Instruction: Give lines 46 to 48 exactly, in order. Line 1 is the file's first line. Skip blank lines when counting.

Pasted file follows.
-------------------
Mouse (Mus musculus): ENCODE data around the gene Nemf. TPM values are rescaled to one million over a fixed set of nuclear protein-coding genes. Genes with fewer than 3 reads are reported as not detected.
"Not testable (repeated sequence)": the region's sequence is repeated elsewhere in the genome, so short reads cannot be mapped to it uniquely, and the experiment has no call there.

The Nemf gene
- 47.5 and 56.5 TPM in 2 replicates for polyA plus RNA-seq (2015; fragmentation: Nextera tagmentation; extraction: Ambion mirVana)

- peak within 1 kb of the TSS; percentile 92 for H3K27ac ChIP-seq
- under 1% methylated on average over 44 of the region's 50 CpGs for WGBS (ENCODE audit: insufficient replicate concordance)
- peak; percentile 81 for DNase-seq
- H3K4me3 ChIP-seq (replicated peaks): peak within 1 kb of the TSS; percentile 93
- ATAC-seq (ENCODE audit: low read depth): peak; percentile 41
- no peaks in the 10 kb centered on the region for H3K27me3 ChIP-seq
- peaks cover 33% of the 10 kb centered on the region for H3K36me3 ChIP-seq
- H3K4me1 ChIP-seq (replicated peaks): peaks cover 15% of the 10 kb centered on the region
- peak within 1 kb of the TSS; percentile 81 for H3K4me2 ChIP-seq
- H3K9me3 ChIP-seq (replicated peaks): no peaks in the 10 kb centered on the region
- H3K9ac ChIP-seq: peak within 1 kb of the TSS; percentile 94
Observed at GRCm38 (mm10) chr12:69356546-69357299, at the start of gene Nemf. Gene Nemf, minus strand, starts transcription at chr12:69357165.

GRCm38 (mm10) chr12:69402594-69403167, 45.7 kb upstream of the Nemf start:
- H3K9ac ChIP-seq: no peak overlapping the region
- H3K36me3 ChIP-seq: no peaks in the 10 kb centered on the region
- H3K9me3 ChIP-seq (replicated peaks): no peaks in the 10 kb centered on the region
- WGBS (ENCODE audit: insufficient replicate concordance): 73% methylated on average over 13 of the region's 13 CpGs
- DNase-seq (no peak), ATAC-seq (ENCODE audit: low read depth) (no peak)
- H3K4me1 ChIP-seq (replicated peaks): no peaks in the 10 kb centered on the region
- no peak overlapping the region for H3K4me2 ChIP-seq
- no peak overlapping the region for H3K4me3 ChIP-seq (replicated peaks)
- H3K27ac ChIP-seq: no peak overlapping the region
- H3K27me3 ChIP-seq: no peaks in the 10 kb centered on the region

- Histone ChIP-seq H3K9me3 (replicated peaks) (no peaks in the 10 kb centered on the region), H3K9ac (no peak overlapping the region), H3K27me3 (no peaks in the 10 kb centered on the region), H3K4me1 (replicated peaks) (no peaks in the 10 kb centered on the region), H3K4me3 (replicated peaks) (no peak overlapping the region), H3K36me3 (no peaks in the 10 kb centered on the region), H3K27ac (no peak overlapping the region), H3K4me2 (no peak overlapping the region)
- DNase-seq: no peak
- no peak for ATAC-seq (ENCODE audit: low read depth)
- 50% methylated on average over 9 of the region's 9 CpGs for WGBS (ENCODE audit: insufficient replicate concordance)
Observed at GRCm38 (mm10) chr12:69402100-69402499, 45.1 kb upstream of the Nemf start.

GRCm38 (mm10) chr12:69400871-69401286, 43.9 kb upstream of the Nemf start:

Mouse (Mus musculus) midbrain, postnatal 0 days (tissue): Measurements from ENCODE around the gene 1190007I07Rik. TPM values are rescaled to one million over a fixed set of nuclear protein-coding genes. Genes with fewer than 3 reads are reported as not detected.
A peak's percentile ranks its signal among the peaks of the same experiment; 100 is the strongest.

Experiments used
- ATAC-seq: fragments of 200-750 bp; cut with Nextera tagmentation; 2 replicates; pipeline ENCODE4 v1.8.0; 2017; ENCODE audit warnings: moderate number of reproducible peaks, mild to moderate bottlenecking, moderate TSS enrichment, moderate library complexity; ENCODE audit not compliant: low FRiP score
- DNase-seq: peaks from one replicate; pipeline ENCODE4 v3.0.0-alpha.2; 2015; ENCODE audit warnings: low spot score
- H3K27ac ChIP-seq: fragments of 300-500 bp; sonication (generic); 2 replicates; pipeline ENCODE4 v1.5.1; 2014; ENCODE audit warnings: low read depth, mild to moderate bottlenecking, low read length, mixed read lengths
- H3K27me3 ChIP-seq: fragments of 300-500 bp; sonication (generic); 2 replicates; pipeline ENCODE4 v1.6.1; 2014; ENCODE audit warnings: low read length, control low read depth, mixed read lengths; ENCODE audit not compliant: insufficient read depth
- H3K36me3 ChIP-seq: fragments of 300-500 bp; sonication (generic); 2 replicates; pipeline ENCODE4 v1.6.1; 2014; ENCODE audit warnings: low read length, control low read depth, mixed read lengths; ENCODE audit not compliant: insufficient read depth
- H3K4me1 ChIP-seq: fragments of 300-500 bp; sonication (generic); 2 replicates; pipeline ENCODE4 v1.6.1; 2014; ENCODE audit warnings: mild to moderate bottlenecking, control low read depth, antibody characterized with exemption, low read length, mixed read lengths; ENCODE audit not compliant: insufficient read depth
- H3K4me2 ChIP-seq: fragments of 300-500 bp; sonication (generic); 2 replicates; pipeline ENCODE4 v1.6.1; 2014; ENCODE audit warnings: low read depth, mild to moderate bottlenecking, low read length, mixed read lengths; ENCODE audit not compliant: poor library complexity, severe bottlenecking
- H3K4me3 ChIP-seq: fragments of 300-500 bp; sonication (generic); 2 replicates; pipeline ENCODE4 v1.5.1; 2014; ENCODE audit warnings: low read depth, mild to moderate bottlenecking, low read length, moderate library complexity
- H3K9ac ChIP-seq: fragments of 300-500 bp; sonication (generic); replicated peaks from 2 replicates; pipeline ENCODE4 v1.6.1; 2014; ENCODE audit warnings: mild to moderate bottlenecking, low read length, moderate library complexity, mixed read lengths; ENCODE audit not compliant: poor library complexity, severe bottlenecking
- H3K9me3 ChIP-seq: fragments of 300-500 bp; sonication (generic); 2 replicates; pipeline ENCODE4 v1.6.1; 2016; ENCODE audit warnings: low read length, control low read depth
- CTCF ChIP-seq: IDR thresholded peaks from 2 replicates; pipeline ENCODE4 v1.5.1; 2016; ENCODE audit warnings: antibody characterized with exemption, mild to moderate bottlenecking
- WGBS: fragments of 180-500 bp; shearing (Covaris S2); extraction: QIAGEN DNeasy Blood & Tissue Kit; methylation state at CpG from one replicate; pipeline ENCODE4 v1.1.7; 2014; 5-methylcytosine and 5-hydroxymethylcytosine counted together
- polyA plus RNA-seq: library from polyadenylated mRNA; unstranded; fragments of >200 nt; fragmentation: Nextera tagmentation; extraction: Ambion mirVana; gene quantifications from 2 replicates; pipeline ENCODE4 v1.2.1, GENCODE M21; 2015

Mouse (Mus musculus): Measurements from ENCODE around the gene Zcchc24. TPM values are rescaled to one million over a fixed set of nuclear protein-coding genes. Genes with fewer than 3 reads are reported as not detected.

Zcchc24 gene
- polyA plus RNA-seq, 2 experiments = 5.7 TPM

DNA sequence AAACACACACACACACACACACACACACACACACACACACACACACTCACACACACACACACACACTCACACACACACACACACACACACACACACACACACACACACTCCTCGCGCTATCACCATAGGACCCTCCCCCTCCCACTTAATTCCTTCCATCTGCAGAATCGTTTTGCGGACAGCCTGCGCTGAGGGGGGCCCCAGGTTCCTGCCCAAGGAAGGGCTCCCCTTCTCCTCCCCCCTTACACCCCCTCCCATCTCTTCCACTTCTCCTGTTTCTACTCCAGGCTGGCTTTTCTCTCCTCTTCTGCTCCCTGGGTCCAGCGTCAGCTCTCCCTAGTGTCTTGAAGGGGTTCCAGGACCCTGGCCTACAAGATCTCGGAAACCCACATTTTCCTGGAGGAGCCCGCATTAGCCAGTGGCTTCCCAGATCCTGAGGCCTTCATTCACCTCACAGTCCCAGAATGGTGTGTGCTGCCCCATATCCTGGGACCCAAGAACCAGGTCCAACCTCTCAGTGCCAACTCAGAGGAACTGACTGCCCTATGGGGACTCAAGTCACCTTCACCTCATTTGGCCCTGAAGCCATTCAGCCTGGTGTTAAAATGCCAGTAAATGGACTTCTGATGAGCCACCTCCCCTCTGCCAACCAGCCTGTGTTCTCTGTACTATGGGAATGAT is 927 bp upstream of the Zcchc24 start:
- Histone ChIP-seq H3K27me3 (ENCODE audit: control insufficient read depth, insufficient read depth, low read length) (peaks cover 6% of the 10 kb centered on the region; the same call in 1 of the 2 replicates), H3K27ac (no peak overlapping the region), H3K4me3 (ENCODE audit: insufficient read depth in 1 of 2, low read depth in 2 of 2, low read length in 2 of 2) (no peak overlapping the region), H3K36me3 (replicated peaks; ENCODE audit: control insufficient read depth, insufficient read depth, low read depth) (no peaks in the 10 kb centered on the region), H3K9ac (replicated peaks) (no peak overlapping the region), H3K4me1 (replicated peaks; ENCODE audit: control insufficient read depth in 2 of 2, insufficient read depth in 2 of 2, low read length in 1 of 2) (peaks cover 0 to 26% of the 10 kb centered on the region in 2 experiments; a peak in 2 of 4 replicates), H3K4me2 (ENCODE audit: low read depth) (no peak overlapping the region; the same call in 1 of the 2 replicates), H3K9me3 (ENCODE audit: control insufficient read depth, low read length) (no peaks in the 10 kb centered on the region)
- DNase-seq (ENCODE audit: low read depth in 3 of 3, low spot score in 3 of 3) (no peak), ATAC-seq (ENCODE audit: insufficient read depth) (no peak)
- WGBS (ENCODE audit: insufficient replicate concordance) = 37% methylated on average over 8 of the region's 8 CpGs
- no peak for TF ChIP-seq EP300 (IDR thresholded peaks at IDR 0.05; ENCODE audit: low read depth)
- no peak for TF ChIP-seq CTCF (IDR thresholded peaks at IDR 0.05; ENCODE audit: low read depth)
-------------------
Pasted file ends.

- H3K9me3 ChIP-seq: fragments of 300-500 bp; sonication (generic); 2 replicates; pipeline ENCODE4 v1.6.1; 2016; ENCODE audit warnings: low read length, control low read depth
- CTCF ChIP-seq: IDR thresholded peaks from 2 replicates; pipeline ENCODE4 v1.5.1; 2016; ENCODE audit warnings: antibody characterized with exemption, mild to moderate bottlenecking
- WGBS: fragments of 180-500 bp; shearing (Covaris S2); extraction: QIAGEN DNeasy Blood & Tissue Kit; methylation state at CpG from one replicate; pipeline ENCODE4 v1.1.7; 2014; 5-methylcytosine and 5-hydroxymethylcytosine counted together